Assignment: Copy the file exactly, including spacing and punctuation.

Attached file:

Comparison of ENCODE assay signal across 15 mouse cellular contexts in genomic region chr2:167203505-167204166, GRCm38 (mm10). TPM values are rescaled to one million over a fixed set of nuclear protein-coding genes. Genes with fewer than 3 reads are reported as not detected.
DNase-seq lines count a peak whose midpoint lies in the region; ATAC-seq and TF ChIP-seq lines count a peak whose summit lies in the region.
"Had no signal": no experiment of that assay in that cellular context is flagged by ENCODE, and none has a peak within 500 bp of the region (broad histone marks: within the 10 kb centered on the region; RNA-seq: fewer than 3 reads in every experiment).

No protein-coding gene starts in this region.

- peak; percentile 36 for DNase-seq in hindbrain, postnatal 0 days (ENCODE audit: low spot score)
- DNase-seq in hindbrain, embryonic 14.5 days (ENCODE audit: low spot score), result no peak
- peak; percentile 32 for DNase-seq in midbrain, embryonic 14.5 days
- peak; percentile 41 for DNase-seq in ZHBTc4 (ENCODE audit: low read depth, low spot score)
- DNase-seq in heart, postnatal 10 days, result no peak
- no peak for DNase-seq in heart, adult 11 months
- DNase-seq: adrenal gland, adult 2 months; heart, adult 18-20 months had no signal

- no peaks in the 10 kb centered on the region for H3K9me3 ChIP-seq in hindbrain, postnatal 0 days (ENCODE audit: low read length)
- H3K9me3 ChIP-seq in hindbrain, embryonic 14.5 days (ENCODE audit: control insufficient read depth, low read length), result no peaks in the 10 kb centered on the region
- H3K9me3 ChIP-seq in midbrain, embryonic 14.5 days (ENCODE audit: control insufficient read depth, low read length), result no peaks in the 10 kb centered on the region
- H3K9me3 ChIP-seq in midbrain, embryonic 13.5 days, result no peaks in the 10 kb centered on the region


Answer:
Comparison of ENCODE assay signal across 15 mouse cellular contexts in genomic region chr2:167203505-167204166, GRCm38 (mm10). TPM values are rescaled to one million over a fixed set of nuclear protein-coding genes. Genes with fewer than 3 reads are reported as not detected.
DNase-seq lines count a peak whose midpoint lies in the region; ATAC-seq and TF ChIP-seq lines count a peak whose summit lies in the region.
"Had no signal": no experiment of that assay in that cellular context is flagged by ENCODE, and none has a peak within 500 bp of the region (broad histone marks: within the 10 kb centered on the region; RNA-seq: fewer than 3 reads in every experiment).

No protein-coding gene starts in this region.

- peak; percentile 36 for DNase-seq in hindbrain, postnatal 0 days (ENCODE audit: low spot score)
- DNase-seq in hindbrain, embryonic 14.5 days (ENCODE audit: low spot score), result no peak
- peak; percentile 32 for DNase-seq in midbrain, embryonic 14.5 days
- peak; percentile 41 for DNase-seq in ZHBTc4 (ENCODE audit: low read depth, low spot score)
- DNase-seq in heart, postnatal 10 days, result no peak
- no peak for DNase-seq in heart, adult 11 months
- DNase-seq: adrenal gland, adult 2 months; heart, adult 18-20 months had no signal

- no peaks in the 10 kb centered on the region for H3K9me3 ChIP-seq in hindbrain, postnatal 0 days (ENCODE audit: low read length)
- H3K9me3 ChIP-seq in hindbrain, embryonic 14.5 days (ENCODE audit: control insufficient read depth, low read length), result no peaks in the 10 kb centered on the region
- H3K9me3 ChIP-seq in midbrain, embryonic 14.5 days (ENCODE audit: control insufficient read depth, low read length), result no peaks in the 10 kb centered on the region
- H3K9me3 ChIP-seq in midbrain, embryonic 13.5 days, result no peaks in the 10 kb centered on the region